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"You are welcome,” I said-bit- though guilty of conduct which ing my lip till the blood nearly came proved that he was base and un"to your taunts upon my youth; principled, had triumphed over one but you shall satisfy me, neverthe- whose conduct was only the result less, on the subject of my enquiry, of inexperience. And yet if any one Is Miss Julia Maxwell your sister ?” had his choice between the two, " I refuse to answer.

who would not prefer the accusation “ Then you are a villain—a das- of simplicity to that of dishonour ? tardly designing villain.”

Mr M'Selphish joined me very “Good. The boy has spirit.- soon. Melford, will you settle this little “ You shall meet him to-morrow," point for me? Let it be as soon as he said, “ at daybreak. On analy

zing the principles which have guided Bír Melford accordingly stept for your conduct, I think you are right.” ward, and, addressing me in the po- “ Then she is not his sister? litest way possible, begged me to “Oh no. I thought every body refer him to some friend. I ap- knew who Maxwell's Julia was. peared nonplused at this: as indeed And as he wanted to get quit of her, I scarcely knew any one to whom I an examination into his conduct will considered I had any right to look prove him to be right.” for assistance. Mr M-Selphish, the “How, sir! How can we both be metaphysician, however, came to my right ?” aid.

* Very easily. Philosophy is di“Mr Lonsdale,” he said, “philo- vided into two branches, the moral, sophically considered, duelling may or that by which we regulate our be said to be the action of unreflect. opinion of the actions of other peoing, and, indeed, of unintelligentcrea- ple—the intellectual, or that accordtures ; but as by the inductive pro- ing to which we judge of our own. cess of reasoning we arrive at the Now, you will perceive that accordconclusion, that none of the lowering to the philosophy of morals, we animals decide their differences of hold his conduct to be infamous; opinion by means of the pistol or and it is so. But by the rules of sword, it follows that duelling, pro- the intellectual, he holds himself to perly viewed, is one of the privileges be perfectly correct, and he is so." of humanity, and therefore is to be “What! in trying to make his cultivated like the other endowments friend marry his mistress ?” by which Providence has seen fit to “Oh! certainly ; even by the discriminate us from the brutes. I moral philosophy we are told to retherefore willingly accept the part claim the erring; what so likely to of your assistant on this occasion, have this effect as a comfortable and will settle every thing, I hope, marriage ?” to your entire satisfaction. If you “He may think so," I cried in a will wait for me at the Clarendon, I prodigious passion; “but”. will bring you all the particulars." “Ah, that's the intellectual,” in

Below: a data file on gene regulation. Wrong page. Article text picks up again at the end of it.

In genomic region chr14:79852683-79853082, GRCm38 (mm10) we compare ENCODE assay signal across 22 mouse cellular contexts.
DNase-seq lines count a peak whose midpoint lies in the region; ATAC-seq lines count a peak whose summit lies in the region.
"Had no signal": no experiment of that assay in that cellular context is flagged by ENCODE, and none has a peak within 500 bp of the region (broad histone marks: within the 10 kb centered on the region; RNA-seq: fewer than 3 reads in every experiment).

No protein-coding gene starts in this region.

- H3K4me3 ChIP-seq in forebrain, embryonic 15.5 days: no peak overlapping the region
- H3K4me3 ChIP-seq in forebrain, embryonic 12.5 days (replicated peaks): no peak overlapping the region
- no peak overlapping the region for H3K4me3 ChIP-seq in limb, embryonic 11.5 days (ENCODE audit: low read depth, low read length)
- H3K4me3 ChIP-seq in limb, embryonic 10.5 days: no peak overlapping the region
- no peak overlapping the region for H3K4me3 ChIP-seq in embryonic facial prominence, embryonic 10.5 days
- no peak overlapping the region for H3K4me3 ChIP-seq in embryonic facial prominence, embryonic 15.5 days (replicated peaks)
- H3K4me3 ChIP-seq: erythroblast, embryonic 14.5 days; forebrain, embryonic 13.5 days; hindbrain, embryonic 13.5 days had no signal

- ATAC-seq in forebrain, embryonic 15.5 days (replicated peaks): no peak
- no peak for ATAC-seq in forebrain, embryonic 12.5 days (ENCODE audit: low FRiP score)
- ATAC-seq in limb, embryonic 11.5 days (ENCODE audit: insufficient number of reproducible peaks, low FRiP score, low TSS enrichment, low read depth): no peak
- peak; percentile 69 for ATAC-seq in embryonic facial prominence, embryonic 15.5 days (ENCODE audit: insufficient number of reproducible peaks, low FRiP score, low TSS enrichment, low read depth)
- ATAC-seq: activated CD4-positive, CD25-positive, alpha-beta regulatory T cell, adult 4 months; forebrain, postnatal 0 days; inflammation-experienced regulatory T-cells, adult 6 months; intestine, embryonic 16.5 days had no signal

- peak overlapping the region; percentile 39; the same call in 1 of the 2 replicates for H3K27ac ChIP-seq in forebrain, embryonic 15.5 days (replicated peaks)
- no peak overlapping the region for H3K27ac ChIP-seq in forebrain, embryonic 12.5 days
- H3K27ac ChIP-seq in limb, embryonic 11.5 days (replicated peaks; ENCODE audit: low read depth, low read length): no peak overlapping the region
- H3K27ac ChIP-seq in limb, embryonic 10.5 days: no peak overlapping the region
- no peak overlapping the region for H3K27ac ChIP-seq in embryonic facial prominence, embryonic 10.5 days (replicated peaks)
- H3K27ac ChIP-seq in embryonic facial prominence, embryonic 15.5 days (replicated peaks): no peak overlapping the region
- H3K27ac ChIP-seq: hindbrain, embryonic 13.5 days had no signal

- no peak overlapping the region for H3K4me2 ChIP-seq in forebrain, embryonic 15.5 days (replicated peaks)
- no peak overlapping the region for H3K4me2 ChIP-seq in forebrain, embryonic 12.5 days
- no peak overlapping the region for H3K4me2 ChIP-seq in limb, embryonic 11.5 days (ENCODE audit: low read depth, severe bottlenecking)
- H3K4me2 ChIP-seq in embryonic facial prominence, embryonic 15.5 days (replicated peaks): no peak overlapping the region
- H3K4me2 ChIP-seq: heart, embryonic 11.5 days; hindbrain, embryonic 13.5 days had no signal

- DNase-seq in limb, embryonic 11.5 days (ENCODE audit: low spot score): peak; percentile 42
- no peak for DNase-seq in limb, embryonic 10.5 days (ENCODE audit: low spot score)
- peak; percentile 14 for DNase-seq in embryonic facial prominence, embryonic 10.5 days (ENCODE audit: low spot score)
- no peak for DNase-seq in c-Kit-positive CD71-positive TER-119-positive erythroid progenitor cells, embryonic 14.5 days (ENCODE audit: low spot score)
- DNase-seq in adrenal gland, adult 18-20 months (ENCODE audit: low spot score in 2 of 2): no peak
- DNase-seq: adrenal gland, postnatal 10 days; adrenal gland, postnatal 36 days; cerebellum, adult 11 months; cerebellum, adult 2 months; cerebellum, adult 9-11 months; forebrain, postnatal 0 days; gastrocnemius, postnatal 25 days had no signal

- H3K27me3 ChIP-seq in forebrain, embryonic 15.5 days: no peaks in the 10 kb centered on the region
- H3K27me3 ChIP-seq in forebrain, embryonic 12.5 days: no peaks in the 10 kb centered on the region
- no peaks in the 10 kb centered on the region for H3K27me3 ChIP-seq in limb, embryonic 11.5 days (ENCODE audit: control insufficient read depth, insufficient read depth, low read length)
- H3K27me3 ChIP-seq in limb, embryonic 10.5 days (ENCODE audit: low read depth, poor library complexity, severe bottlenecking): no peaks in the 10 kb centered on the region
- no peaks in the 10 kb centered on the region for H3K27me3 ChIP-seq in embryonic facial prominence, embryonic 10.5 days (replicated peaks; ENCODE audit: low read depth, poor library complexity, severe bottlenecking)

I retired and left them to their terrupted the philosopher. consultations.

“ By Heavens! I consider his beThat Maxwell, mine own familiar haviour the most atrocious I ever friend in whom I trusted, should de- heard of.” ceive me—that he should try to invei- “ Right—that's the moral, or our gleme into the toils of a person whom view of the subject. Does Sir Wilhe had evidently presented to me in fred know the circumstances ?” an assumed character; and that I “ No.” should have been dupe enough never “Good; he might, perhaps, think to have suspected the deceit, was a your behaviour wrong." bitter subject to reflect upon. I do “How ! in resenting an insult such not know why it is, but I take the as that?" truth to be, that people, however “ His moral, you will observe, may much they hate and reprobate the be perhaps blunted by his intellecdeceiver, have a still lower opinion tual. You know, of course, that Sir of the person who is deceived. I Wilfred ”. could not belp feeling that Maxwell, " What?"

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“ Has a sister."